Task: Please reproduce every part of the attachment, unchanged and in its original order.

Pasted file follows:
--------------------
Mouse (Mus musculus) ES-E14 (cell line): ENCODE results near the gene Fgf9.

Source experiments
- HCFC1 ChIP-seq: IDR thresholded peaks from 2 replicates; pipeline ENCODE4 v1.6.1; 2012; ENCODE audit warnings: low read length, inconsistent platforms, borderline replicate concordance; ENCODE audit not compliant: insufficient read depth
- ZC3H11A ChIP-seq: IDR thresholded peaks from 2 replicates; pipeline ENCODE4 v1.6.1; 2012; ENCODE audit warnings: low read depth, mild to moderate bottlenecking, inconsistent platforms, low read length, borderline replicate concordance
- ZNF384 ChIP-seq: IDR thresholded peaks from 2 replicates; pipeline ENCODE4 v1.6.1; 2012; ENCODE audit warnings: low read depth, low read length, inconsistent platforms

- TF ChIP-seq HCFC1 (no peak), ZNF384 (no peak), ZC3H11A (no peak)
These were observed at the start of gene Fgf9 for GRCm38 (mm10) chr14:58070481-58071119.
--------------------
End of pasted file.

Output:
Mouse (Mus musculus) ES-E14 (cell line): ENCODE results near the gene Fgf9.

Source experiments
- HCFC1 ChIP-seq: IDR thresholded peaks from 2 replicates; pipeline ENCODE4 v1.6.1; 2012; ENCODE audit warnings: low read length, inconsistent platforms, borderline replicate concordance; ENCODE audit not compliant: insufficient read depth
- ZC3H11A ChIP-seq: IDR thresholded peaks from 2 replicates; pipeline ENCODE4 v1.6.1; 2012; ENCODE audit warnings: low read depth, mild to moderate bottlenecking, inconsistent platforms, low read length, borderline replicate concordance
- ZNF384 ChIP-seq: IDR thresholded peaks from 2 replicates; pipeline ENCODE4 v1.6.1; 2012; ENCODE audit warnings: low read depth, low read length, inconsistent platforms

- TF ChIP-seq HCFC1 (no peak), ZNF384 (no peak), ZC3H11A (no peak)
These were observed at the start of gene Fgf9 for GRCm38 (mm10) chr14:58070481-58071119.